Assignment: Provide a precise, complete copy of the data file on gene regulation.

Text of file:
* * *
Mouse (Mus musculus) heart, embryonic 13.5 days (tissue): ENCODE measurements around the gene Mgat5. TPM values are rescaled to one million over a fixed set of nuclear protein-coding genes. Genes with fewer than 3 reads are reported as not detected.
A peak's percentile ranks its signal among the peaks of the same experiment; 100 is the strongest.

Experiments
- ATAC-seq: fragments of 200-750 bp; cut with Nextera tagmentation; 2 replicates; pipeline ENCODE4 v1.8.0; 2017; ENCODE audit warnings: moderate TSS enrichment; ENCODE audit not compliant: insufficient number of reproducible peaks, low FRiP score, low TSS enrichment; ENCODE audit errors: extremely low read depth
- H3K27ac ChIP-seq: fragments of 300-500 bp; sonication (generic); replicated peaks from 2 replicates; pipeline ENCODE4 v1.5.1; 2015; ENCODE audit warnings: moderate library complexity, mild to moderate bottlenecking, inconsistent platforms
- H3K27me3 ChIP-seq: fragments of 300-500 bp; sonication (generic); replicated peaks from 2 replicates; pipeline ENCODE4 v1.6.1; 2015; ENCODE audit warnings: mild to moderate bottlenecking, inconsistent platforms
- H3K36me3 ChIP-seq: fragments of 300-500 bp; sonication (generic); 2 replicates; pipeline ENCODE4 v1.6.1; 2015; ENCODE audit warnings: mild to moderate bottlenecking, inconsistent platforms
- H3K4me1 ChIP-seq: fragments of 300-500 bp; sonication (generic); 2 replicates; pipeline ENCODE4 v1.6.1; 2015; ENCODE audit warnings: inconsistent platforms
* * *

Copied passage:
Mouse (Mus musculus) heart, embryonic 13.5 days (tissue): ENCODE measurements around the gene Mgat5. TPM values are rescaled to one million over a fixed set of nuclear protein-coding genes. Genes with fewer than 3 reads are reported as not detected.
A peak's percentile ranks its signal among the peaks of the same experiment; 100 is the strongest.

Experiments
- ATAC-seq: fragments of 200-750 bp; cut with Nextera tagmentation; 2 replicates; pipeline ENCODE4 v1.8.0; 2017; ENCODE audit warnings: moderate TSS enrichment; ENCODE audit not compliant: insufficient number of reproducible peaks, low FRiP score, low TSS enrichment; ENCODE audit errors: extremely low read depth
- H3K27ac ChIP-seq: fragments of 300-500 bp; sonication (generic); replicated peaks from 2 replicates; pipeline ENCODE4 v1.5.1; 2015; ENCODE audit warnings: moderate library complexity, mild to moderate bottlenecking, inconsistent platforms
- H3K27me3 ChIP-seq: fragments of 300-500 bp; sonication (generic); replicated peaks from 2 replicates; pipeline ENCODE4 v1.6.1; 2015; ENCODE audit warnings: mild to moderate bottlenecking, inconsistent platforms
- H3K36me3 ChIP-seq: fragments of 300-500 bp; sonication (generic); 2 replicates; pipeline ENCODE4 v1.6.1; 2015; ENCODE audit warnings: mild to moderate bottlenecking, inconsistent platforms
- H3K4me1 ChIP-seq: fragments of 300-500 bp; sonication (generic); 2 replicates; pipeline ENCODE4 v1.6.1; 2015; ENCODE audit warnings: inconsistent platforms